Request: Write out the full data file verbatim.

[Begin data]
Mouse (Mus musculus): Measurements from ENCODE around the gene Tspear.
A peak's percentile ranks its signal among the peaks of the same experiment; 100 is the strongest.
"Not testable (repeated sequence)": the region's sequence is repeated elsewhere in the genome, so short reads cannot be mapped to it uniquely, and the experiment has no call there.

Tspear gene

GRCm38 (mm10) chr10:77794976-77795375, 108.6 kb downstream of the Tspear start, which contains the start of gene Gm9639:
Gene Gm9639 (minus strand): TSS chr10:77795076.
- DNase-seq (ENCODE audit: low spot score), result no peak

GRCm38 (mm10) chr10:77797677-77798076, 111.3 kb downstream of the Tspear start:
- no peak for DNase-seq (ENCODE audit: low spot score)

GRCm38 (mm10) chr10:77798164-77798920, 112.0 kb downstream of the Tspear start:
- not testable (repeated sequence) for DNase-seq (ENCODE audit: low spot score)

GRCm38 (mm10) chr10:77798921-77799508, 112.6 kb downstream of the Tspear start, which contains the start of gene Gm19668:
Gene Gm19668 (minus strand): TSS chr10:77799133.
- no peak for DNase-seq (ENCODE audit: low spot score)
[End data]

Mouse (Mus musculus): Measurements from ENCODE around the gene Tspear.
A peak's percentile ranks its signal among the peaks of the same experiment; 100 is the strongest.
"Not testable (repeated sequence)": the region's sequence is repeated elsewhere in the genome, so short reads cannot be mapped to it uniquely, and the experiment has no call there.

Tspear gene

GRCm38 (mm10) chr10:77794976-77795375, 108.6 kb downstream of the Tspear start, which contains the start of gene Gm9639:
Gene Gm9639 (minus strand): TSS chr10:77795076.
- DNase-seq (ENCODE audit: low spot score), result no peak

GRCm38 (mm10) chr10:77797677-77798076, 111.3 kb downstream of the Tspear start:
- no peak for DNase-seq (ENCODE audit: low spot score)

GRCm38 (mm10) chr10:77798164-77798920, 112.0 kb downstream of the Tspear start:
- not testable (repeated sequence) for DNase-seq (ENCODE audit: low spot score)

GRCm38 (mm10) chr10:77798921-77799508, 112.6 kb downstream of the Tspear start, which contains the start of gene Gm19668:
Gene Gm19668 (minus strand): TSS chr10:77799133.
- no peak for DNase-seq (ENCODE audit: low spot score)